Through teen coaching sessions, your child can find their own unique voice and become empowered in ways that will carry them through the rest of the tumultuous young adult years. The benefits of life coaching for teens and young adults can be visible in every part of your child’s life, in that they can be visibly more confident, secure, and happy. In addition to my youth life coach certification, I have two sons of my own. I have an idea of how much you care for your children and want them to be confident and successful.

You May Be Interested In Life Coaching For Your Teen, But Still Feel Hesitant…

I would like my child to see a life coach, but I don't know if they'd be interested. 

I encourage you to trust your instincts as a parent and talk with your child about this option. They may have reservations, but that can be indicative of the sphere of fear that they’ve been operating within, which is preventing them from reaching their full potential. If you can gently encourage them to try something outside their comfort zone, it will likely be a great benefit to them.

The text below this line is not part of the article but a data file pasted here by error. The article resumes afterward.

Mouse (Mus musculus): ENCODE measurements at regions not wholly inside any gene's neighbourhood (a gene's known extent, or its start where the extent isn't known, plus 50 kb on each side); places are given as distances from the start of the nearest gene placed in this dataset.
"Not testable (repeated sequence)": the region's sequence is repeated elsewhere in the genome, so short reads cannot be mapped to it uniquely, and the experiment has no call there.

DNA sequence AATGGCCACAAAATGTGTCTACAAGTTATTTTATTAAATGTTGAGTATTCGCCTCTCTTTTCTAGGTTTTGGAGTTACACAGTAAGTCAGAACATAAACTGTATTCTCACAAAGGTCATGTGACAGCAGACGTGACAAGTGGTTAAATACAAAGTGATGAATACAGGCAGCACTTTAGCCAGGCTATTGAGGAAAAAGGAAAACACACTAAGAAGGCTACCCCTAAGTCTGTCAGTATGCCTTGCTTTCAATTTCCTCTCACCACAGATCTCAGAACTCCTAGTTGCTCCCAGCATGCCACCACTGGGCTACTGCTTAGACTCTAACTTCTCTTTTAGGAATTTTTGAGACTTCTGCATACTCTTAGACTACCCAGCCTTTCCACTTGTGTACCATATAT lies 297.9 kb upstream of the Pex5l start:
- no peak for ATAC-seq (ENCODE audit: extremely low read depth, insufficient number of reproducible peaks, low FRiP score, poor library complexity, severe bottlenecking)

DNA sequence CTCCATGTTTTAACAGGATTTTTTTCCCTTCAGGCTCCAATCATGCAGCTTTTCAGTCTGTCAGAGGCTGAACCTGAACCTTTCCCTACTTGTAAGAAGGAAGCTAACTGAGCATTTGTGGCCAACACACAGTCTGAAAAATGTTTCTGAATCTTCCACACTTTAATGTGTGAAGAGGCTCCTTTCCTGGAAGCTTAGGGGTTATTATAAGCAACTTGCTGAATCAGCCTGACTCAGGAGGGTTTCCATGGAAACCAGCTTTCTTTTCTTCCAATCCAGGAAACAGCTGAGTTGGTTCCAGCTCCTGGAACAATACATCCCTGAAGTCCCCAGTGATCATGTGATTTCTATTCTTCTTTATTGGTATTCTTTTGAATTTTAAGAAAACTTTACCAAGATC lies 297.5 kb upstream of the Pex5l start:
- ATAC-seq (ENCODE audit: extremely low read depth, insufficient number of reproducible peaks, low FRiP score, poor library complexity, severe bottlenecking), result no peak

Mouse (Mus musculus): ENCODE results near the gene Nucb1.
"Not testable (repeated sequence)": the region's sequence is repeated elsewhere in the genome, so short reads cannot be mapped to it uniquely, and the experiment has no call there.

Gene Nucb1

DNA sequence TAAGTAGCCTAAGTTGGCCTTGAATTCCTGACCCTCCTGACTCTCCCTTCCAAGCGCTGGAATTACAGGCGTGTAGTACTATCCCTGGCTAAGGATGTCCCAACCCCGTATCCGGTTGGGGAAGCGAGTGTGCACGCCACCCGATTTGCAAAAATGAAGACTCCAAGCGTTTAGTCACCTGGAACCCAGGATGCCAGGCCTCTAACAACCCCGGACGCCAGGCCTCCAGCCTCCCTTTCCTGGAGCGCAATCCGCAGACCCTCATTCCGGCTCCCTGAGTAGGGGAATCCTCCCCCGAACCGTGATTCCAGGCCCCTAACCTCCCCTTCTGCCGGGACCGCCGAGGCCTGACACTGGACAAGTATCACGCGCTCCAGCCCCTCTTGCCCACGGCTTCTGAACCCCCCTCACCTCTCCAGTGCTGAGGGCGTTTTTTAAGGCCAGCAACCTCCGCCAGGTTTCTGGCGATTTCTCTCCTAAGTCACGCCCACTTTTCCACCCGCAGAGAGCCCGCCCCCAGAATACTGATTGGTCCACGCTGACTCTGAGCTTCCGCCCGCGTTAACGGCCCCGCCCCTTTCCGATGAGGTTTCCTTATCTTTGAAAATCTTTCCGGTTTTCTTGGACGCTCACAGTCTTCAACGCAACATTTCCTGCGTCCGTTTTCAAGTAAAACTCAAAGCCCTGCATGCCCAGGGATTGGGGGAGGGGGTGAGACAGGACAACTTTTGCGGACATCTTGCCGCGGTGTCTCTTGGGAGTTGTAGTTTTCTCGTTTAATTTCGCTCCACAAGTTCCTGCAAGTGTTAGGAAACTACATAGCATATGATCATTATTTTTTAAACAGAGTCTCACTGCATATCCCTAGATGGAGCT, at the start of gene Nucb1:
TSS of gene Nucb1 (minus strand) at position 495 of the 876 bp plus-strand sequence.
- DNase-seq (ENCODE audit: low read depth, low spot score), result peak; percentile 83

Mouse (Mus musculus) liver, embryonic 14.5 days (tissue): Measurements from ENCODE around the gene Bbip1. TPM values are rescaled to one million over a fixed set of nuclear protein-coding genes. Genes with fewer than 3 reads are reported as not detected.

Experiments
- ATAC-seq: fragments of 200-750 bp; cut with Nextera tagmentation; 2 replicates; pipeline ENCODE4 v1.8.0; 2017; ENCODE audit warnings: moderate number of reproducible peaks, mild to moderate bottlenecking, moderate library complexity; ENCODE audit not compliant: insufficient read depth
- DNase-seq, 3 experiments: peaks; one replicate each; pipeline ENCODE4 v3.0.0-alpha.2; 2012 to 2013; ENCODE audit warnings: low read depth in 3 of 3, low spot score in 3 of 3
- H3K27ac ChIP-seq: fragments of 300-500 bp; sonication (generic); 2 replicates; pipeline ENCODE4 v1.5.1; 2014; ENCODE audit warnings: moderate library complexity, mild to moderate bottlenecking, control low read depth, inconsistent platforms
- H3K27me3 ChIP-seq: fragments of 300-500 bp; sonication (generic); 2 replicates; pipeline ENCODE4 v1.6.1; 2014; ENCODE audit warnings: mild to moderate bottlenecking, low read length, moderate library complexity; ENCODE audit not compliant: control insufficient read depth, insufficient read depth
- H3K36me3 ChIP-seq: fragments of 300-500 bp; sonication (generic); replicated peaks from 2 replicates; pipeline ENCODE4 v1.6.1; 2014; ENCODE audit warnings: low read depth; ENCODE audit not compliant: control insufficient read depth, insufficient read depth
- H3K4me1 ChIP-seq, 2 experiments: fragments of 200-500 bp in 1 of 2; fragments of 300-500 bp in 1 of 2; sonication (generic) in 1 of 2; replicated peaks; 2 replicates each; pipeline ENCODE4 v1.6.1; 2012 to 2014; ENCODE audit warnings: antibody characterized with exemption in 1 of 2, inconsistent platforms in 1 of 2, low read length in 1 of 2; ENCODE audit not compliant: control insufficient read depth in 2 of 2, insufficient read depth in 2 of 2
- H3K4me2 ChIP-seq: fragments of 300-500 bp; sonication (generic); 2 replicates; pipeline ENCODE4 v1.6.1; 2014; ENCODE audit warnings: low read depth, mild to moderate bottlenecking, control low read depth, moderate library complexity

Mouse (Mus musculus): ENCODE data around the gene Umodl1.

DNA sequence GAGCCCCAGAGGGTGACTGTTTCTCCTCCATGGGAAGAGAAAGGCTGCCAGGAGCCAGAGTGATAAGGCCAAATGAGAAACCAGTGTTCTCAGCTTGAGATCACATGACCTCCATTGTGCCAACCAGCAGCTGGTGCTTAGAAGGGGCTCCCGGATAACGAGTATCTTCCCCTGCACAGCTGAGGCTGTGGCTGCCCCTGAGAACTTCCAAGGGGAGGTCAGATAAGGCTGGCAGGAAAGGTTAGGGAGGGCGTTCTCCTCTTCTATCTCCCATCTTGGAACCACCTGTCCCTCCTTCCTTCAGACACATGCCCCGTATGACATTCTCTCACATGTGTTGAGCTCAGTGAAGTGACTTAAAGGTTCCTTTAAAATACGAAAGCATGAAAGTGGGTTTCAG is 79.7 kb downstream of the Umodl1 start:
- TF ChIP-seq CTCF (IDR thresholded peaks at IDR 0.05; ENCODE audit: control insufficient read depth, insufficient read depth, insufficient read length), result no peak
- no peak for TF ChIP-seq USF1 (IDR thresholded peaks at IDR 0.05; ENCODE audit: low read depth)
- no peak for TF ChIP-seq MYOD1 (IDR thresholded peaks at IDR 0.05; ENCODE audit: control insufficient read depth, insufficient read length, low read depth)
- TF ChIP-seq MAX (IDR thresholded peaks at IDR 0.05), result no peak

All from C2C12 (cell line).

I'm the parent, shouldn't I be able to guide them on my own?

The issues that your child may be experiencing are incredibly common and are not a reflection on your parenting. As the proverb goes, “it takes a village,” and having a 3rd (impartial) party come in to offer different perspectives is often just what a child may need. Working with a professional will also take some of the strain off your relationship so that you and your child can enjoy each other more.

This is a normal part of growing up, my child will toughen up and get through this.

Unmanaged emotions and stressors will only resurface later on in life. Giving your child the tools that they need now will not only help them navigate their teenage years but can empower them to be a productive and fulfilled adult.

Equip Your Teens With The Tools They Need To Be Confident And Successful

If you’re interested in life coaching for your teens and young adults, please click here to schedule a free 30-minute consultation.

“Life coaching and therapy are two different things. Kamini talked to me and helped me with issues that I was stressed about and struggling with. ”
— confidential client